Game Reviewed: Hollow Knight
Publisher: Team Cherry
Developer: Team Cherry
Reviewer: Samuel Gronseth II
Platform(s): PC, Switch, PlayStation 4, Xbox One
Category: Side-Scrolling Action
ESRB Rating: E10
Hollow Knight opens with a small bug coming upon the village of Dirtmouth. Dry and sparsely inhabited, Dirtmouth only attracts visitors because of what lies below it; the ancient ruins of Hallownest, a civilization long past, with secrets and treasures that an intrepid adventurer could claim for themselves. If they survive.
Whatever the reason for this bug’s visit, it journeys down the old well into the caverns below, to uncover the secrets of this ancient civilization. Along the way it will encounter ancient secrets and terrible monsters, and learn how the ambition of an ancient empire led to its collapse.
Hollow Knight is a side-scrolling action game in which the player explores a vast system of caves, using a sword (here called a nail) to defend themselves from all manner of creature in the process. More specifically, the genre this game belongs to is called Metroidvania, named after the Metroid and Castlevania series; this denotes a game where the player explores a large area, and more areas become available as the player gains more abilities that let them reach previously inaccessible locations. This game in particular is known for its difficulty, but that’s hardly all it has to offer.
So let’s take a look at Hollow Knight, and see if it has anything to offer you or your kids.
What Parents Need to Know
The small, bug-like protagonist uses his nail to slice and dice a number of other bug-like creatures. Oftentimes this is accompanied by bug juice squirting out, sort of like blood.
One area of the ancient city is called the “Pleasure House.” This area contains a hot spring, and the ghost of a bug who once sang to entertain visitors.
The ancient city of Hollow Knight has a number of magical elements. When the player dies, their spirit is left behind, and must be found and defeated to regain the resources the player had on hand when they died. The little bug also learns to use magical attacks. They can also use a “dream nail” to read minds and enter the dreams of long-dead bugs and face them in battle.
The plot features a few magical elements as well. Hallownest lives on, to the extent it does, only because of a knight who gave their body as a vessel to hold the power of the kingdom, guarded by the spirits of three elders. The player explores an ancient library where scholars once studied the arcane arts.
The game rewards the player for helping its various characters. The story also emphasizes the importance of understanding history, and knowing fully what you’re doing before diving into something. It’s a story of sacrifice and tragedy, where acting carefully in good faith brings more good to the world, even if at the expense of yourself.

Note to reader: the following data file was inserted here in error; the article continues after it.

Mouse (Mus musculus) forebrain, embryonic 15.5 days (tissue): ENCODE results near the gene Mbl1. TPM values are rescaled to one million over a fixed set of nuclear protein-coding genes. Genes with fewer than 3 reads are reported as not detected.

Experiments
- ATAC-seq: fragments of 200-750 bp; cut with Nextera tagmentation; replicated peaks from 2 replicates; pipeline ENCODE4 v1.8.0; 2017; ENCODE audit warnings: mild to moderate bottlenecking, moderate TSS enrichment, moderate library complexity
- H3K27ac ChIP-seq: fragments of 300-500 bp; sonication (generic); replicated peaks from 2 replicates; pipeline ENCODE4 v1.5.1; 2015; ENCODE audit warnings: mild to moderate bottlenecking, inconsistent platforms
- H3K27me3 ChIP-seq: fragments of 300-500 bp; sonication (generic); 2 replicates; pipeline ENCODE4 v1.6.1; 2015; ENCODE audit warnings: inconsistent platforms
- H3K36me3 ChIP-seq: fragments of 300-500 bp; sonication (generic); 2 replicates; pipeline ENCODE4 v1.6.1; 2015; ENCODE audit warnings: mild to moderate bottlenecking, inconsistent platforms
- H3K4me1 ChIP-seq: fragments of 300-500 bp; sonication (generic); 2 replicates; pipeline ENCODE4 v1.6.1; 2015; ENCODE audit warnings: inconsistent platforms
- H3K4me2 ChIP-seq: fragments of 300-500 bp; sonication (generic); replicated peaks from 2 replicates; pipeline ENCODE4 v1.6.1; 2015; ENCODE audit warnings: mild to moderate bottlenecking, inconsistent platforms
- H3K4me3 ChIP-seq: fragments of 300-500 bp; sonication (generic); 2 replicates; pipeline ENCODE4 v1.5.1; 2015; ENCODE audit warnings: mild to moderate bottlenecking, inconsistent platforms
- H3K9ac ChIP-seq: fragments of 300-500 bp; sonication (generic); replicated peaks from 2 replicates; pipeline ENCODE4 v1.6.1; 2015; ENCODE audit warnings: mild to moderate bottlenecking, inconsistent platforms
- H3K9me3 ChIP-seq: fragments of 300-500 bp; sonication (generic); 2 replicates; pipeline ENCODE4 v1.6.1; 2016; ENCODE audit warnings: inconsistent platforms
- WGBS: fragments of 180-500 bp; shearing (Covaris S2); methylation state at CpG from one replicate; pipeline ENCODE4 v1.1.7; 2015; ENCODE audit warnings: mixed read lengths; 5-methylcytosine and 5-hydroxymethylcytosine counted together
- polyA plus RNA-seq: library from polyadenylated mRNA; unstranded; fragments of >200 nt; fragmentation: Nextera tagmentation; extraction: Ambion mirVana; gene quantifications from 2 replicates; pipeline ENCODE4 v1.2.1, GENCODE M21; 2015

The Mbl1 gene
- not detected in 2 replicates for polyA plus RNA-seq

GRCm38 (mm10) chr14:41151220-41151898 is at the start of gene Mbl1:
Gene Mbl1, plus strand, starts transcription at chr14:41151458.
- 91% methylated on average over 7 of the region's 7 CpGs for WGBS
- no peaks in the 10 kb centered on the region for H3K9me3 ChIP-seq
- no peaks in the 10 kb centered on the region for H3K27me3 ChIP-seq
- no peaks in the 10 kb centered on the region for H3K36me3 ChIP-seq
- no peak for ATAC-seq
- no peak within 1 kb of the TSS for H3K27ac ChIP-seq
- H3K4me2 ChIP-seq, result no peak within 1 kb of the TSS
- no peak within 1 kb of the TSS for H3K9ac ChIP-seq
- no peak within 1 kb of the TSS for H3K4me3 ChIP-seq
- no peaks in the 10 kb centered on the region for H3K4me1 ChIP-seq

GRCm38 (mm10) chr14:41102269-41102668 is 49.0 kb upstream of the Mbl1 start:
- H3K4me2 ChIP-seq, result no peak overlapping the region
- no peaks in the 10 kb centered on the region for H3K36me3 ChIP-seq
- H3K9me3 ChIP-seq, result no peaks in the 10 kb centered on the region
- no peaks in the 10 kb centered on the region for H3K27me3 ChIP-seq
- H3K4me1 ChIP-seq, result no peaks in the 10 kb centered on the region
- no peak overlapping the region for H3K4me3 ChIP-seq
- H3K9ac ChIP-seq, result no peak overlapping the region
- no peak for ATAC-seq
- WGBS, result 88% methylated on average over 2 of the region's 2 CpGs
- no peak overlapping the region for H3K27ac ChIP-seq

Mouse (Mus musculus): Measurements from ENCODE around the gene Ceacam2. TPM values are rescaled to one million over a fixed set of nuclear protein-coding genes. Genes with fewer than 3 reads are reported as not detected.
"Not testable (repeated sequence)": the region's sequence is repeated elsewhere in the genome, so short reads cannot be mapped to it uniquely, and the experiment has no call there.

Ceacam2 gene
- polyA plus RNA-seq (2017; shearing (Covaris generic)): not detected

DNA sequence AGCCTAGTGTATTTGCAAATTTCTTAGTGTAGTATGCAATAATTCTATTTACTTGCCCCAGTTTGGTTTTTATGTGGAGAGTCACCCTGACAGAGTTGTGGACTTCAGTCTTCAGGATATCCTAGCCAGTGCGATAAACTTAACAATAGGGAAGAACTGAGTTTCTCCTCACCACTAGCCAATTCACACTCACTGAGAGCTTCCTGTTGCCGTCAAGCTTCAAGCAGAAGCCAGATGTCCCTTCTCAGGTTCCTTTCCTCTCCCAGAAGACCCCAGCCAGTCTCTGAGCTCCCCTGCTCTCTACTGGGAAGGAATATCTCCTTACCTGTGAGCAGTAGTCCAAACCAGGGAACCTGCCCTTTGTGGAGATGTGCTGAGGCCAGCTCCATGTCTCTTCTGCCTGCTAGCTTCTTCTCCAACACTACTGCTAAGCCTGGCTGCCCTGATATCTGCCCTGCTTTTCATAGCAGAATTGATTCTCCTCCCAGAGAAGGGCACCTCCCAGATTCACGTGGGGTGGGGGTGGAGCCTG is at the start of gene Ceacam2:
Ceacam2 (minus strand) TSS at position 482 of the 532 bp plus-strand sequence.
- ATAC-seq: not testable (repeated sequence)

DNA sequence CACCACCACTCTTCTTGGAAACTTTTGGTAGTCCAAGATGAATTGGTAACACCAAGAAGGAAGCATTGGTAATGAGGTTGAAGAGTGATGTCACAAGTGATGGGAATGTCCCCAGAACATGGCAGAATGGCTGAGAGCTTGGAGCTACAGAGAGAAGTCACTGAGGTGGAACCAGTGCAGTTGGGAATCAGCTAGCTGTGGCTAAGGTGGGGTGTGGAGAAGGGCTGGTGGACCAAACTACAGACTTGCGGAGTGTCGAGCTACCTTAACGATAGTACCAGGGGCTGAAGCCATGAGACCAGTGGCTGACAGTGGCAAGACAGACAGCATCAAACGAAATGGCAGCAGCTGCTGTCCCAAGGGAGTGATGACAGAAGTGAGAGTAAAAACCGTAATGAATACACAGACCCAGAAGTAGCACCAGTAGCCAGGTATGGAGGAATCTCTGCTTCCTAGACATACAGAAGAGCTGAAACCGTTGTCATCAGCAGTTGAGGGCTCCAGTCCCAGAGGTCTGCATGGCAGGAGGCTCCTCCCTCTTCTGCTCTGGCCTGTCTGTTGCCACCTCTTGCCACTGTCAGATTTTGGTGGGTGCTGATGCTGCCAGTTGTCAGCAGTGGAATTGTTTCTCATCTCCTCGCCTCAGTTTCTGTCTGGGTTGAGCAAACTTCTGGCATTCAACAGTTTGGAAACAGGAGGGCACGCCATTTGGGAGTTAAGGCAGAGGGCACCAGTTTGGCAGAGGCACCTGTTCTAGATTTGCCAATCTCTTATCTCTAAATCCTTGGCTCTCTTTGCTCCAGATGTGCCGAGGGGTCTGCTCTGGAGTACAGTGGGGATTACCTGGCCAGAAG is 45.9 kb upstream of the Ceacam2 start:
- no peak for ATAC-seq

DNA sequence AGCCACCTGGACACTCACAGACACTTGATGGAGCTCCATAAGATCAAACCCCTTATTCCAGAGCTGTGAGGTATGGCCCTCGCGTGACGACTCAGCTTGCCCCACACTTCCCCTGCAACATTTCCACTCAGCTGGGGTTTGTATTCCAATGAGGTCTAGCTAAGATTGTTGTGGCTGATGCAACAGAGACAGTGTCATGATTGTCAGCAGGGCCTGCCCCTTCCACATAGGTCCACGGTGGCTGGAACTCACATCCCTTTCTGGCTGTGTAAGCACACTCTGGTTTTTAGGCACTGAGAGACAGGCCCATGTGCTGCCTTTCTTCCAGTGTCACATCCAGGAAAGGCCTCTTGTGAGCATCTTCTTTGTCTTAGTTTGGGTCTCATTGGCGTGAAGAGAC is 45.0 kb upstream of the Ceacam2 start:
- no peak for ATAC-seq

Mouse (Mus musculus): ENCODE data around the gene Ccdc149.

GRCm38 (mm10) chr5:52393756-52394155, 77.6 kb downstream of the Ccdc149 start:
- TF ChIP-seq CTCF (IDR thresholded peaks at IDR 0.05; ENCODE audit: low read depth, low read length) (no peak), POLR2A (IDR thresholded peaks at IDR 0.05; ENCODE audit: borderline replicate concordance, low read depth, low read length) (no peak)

A lot of video games now get compared to the Dark Souls games. Specifically, any game with punishing difficulty tends to earn this comparison, but few games truly share the spirit of those modern classics. Hollow Knight does.
The ancient kingdom you explore feels… well, ancient. At no point does anyone sit you down and explain what happened to it; you piece it together from the enemies you defeat, the ghosts you encounter, the statues and graves you come across. The world feels long dead, but somehow as alive as it’s ever been. It’s dark, and threatening, but occasionally beautiful, and surely long ago it was even more so.
In this, Hollow Knight succeeds on pretty much every front. It’s a compelling journey through an enthralling world. It plays smoothly and contains a surprising amount of content for players curious enough to truly explore every corner of Hallownest.
If you or your child enjoy the side-scrolling Metroid or Castlevania games, or the Dark Souls series, you’ll probably enjoy this game a good deal. And if you’ve never played any of those but would be interested in an atmospheric game about exploring an ancient ruin and uncovering the secrets of its demise–and dying a good few times–this is definitely worth checking out.
As for kids, it might not be the best choice for young players, but the objectionable content is mild enough that most kids old enough to appreciate the game can probably handle its content.